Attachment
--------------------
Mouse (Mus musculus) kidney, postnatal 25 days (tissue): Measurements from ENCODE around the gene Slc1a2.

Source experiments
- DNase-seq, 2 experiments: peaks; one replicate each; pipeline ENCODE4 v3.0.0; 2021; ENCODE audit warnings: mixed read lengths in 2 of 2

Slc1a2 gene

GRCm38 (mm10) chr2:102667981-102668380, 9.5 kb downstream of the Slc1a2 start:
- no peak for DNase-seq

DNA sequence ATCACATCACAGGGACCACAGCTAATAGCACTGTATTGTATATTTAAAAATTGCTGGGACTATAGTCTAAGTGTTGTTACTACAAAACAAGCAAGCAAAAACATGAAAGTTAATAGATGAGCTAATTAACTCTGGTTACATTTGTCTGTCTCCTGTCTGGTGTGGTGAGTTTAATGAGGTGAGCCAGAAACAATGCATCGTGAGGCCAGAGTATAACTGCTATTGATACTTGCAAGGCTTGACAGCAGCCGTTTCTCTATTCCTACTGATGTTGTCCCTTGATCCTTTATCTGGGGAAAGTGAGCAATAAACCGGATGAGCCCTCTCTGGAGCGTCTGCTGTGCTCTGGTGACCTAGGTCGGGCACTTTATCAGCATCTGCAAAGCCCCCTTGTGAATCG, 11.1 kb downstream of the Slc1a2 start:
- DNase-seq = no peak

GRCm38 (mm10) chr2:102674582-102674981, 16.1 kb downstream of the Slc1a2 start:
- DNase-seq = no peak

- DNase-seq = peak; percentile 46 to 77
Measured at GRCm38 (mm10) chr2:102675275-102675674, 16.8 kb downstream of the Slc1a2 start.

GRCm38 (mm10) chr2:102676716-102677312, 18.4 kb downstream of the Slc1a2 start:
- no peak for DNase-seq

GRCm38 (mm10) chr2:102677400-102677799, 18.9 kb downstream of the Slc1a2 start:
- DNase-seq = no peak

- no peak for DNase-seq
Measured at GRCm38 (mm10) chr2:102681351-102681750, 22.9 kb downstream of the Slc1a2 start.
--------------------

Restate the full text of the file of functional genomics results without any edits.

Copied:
Mouse (Mus musculus) kidney, postnatal 25 days (tissue): Measurements from ENCODE around the gene Slc1a2.

Source experiments
- DNase-seq, 2 experiments: peaks; one replicate each; pipeline ENCODE4 v3.0.0; 2021; ENCODE audit warnings: mixed read lengths in 2 of 2

Slc1a2 gene

GRCm38 (mm10) chr2:102667981-102668380, 9.5 kb downstream of the Slc1a2 start:
- no peak for DNase-seq

DNA sequence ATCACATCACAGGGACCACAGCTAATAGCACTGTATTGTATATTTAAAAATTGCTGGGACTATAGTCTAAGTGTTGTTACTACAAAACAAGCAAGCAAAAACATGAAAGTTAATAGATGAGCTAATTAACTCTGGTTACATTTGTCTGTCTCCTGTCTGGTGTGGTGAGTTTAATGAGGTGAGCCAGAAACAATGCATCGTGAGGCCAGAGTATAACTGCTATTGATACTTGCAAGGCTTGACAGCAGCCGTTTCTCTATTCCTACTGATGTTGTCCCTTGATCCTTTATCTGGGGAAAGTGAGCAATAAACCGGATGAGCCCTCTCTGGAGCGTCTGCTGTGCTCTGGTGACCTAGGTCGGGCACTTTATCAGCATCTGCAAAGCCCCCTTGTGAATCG, 11.1 kb downstream of the Slc1a2 start:
- DNase-seq = no peak

GRCm38 (mm10) chr2:102674582-102674981, 16.1 kb downstream of the Slc1a2 start:
- DNase-seq = no peak

- DNase-seq = peak; percentile 46 to 77
Measured at GRCm38 (mm10) chr2:102675275-102675674, 16.8 kb downstream of the Slc1a2 start.

GRCm38 (mm10) chr2:102676716-102677312, 18.4 kb downstream of the Slc1a2 start:
- no peak for DNase-seq

GRCm38 (mm10) chr2:102677400-102677799, 18.9 kb downstream of the Slc1a2 start:
- DNase-seq = no peak

- no peak for DNase-seq
Measured at GRCm38 (mm10) chr2:102681351-102681750, 22.9 kb downstream of the Slc1a2 start.